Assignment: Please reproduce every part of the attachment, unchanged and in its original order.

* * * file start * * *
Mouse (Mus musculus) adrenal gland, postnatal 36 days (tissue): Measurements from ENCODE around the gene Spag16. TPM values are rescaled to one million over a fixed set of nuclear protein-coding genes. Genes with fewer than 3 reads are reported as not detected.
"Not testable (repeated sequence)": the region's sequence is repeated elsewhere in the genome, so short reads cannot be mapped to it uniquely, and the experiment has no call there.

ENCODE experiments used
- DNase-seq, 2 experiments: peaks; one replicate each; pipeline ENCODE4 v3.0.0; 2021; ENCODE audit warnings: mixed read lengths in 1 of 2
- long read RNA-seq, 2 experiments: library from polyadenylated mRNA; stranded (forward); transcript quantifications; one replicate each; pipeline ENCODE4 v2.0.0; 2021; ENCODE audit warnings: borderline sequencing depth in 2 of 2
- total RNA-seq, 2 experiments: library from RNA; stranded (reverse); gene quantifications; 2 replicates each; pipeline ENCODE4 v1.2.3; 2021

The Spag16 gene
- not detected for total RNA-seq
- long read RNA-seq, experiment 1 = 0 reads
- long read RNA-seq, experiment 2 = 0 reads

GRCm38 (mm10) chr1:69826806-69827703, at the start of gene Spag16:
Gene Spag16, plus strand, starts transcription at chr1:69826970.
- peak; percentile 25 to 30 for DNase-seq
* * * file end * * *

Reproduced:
Mouse (Mus musculus) adrenal gland, postnatal 36 days (tissue): Measurements from ENCODE around the gene Spag16. TPM values are rescaled to one million over a fixed set of nuclear protein-coding genes. Genes with fewer than 3 reads are reported as not detected.
"Not testable (repeated sequence)": the region's sequence is repeated elsewhere in the genome, so short reads cannot be mapped to it uniquely, and the experiment has no call there.

ENCODE experiments used
- DNase-seq, 2 experiments: peaks; one replicate each; pipeline ENCODE4 v3.0.0; 2021; ENCODE audit warnings: mixed read lengths in 1 of 2
- long read RNA-seq, 2 experiments: library from polyadenylated mRNA; stranded (forward); transcript quantifications; one replicate each; pipeline ENCODE4 v2.0.0; 2021; ENCODE audit warnings: borderline sequencing depth in 2 of 2
- total RNA-seq, 2 experiments: library from RNA; stranded (reverse); gene quantifications; 2 replicates each; pipeline ENCODE4 v1.2.3; 2021

The Spag16 gene
- not detected for total RNA-seq
- long read RNA-seq, experiment 1 = 0 reads
- long read RNA-seq, experiment 2 = 0 reads

GRCm38 (mm10) chr1:69826806-69827703, at the start of gene Spag16:
Gene Spag16, plus strand, starts transcription at chr1:69826970.
- peak; percentile 25 to 30 for DNase-seq